|A licensee, yesterday|
So what are they up to now? Changes are proposed to the Licensing Act 2003 that, if passed by Parliament, would oblige pubs and bars to display the price of the smallest unit of alcohol available “in a menu, price list or other printed material available on the premises”, and if customers doesn't specify a measure, to make them “aware these measures are available”. So when I go into my local and just say, "I'll have a Sandgrounder, please", bar staff would be committing an offence if they didn't tell me that it was available in thirds and halves, even though they know I mean a pint.
The trade is up in arms because:
- There was no meaningful consultation with them.
- The potential for entrapment by Trading Standards if the smallest unit wasn't offered when an officer hadn't specified a measurement. How easy would it be for busy bar staff to fall foul of the law?
- Licensees would face extra costs, such as reprinting all their menus and price lists, and ensuring all staff are trained.
- The proposal lacks detail - essential with legal requirements - and the timescale is ridiculously short (the implementation date would be 1 October).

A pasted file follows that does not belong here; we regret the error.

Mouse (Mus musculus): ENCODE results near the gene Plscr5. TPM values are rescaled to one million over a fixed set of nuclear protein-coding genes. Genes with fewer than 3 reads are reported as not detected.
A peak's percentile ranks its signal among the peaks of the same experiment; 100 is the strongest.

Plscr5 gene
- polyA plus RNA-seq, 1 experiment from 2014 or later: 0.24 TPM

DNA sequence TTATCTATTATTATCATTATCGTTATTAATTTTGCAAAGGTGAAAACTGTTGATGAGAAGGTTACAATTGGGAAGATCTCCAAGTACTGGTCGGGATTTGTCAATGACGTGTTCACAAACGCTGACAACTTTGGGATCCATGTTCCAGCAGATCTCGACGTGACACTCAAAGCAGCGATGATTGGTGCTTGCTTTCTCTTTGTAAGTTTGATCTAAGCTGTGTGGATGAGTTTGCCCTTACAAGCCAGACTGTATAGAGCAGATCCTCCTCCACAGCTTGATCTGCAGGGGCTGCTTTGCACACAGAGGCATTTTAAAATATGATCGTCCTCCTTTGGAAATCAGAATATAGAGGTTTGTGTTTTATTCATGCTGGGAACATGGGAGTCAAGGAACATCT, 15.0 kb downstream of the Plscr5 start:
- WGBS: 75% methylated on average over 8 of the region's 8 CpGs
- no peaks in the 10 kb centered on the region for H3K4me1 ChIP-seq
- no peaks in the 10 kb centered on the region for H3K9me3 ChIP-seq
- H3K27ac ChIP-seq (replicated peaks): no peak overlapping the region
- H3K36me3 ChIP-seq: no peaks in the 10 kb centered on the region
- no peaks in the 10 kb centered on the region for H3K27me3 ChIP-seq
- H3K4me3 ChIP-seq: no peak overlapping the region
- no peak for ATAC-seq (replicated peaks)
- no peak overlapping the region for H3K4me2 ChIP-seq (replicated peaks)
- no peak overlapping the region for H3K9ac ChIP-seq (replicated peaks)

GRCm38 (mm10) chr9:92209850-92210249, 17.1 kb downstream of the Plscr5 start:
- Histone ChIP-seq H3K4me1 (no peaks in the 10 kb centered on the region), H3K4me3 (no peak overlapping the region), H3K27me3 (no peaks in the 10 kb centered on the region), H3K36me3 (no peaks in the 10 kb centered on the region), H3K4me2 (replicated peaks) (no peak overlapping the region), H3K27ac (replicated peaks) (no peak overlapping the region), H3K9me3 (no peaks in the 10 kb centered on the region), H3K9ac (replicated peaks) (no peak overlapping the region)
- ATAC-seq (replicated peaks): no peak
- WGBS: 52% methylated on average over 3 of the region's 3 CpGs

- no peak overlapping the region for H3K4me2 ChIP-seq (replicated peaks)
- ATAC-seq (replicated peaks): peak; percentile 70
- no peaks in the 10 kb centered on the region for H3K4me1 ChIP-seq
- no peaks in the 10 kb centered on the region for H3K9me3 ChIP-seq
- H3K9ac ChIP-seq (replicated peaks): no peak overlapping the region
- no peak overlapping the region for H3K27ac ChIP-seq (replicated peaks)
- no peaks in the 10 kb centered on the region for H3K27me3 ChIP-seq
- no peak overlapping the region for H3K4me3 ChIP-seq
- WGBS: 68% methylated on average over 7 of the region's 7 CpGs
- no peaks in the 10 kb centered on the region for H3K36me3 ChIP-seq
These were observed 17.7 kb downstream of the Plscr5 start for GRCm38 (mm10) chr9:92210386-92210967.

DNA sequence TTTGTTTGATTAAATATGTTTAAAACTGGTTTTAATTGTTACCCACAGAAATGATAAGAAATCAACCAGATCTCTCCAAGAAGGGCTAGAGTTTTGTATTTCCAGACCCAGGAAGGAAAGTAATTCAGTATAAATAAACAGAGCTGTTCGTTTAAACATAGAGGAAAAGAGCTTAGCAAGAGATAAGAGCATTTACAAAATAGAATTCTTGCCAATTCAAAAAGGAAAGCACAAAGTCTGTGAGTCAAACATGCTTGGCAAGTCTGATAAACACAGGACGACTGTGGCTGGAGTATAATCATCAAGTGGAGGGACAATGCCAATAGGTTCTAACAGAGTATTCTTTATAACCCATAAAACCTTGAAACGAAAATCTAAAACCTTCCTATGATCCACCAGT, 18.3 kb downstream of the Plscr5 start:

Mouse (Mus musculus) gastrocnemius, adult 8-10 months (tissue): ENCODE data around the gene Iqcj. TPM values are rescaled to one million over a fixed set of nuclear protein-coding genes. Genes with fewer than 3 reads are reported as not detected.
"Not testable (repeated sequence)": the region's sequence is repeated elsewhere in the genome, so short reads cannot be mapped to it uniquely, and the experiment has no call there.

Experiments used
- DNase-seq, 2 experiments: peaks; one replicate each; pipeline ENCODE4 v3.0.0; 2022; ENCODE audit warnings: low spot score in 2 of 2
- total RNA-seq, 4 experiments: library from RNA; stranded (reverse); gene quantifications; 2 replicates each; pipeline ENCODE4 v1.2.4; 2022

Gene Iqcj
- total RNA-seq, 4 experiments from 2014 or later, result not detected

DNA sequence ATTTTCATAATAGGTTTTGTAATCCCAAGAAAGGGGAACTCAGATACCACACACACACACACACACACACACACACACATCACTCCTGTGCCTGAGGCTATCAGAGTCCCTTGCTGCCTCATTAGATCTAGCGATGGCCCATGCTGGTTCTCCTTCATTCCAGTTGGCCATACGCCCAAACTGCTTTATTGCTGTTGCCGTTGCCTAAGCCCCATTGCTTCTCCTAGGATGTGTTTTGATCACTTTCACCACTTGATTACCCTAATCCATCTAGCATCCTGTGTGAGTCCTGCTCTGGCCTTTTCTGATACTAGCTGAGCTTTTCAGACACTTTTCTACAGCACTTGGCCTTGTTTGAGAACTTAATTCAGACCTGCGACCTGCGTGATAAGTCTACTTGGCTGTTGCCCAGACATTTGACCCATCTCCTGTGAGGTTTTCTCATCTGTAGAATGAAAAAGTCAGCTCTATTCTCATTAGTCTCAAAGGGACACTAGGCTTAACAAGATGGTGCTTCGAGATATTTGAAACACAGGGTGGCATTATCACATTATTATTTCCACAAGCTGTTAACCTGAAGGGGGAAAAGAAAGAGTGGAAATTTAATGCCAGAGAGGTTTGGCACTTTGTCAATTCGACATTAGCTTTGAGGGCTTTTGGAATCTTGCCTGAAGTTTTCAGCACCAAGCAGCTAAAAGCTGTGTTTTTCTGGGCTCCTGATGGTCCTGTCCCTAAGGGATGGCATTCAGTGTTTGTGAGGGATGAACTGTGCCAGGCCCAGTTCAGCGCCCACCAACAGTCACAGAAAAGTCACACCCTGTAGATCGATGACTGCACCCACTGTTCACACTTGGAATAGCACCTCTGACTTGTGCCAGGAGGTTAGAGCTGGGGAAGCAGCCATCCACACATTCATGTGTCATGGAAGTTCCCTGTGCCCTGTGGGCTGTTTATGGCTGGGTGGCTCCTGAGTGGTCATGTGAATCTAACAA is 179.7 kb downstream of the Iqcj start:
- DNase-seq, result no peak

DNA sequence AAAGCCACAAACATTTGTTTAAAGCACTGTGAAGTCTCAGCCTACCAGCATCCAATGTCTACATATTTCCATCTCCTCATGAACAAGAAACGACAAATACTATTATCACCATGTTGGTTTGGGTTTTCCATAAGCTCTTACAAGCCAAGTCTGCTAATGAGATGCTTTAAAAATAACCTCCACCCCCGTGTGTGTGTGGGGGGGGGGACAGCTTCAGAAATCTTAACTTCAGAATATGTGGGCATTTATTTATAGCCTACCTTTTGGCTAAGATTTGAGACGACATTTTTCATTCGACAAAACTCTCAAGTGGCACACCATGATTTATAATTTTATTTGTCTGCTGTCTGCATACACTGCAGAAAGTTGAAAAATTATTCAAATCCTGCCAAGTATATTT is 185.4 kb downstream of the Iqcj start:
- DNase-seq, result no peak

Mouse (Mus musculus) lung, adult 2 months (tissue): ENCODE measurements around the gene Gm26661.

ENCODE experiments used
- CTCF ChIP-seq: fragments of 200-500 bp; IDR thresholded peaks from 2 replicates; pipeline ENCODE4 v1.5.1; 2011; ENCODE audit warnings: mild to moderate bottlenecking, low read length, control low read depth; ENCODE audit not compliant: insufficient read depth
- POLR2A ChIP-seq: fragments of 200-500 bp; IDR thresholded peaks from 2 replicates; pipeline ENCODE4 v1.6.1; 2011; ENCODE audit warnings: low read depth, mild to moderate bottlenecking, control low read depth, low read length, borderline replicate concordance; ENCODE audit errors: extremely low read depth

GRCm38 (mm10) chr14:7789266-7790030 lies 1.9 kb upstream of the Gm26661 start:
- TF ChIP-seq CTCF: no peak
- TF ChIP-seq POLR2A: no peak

- The sector is already overburdened with regulation.
In relation to that last point, this proposal gives the lie to the government's claim that it wishes to lighten the burden on business, reduce the dead hand of over-regulation, et cetera ad nauseam.
I wonder whether a person found guilty of some alcohol-related offence could try to deflect the blame by saying he or she wasn't advised about smaller units. Not much of an defence in my opinion, but that wouldn't stop some trying it on and causing trouble for a licensee.
Quite simply, this proposal doesn't treat drinkers like adults. I just wish that politicians would stop patronising us and let us make our own choices.
You can tell the World Cup's over, at least as far as England is concerned: they're back to bashing pubs again - see my post of three weeks ago.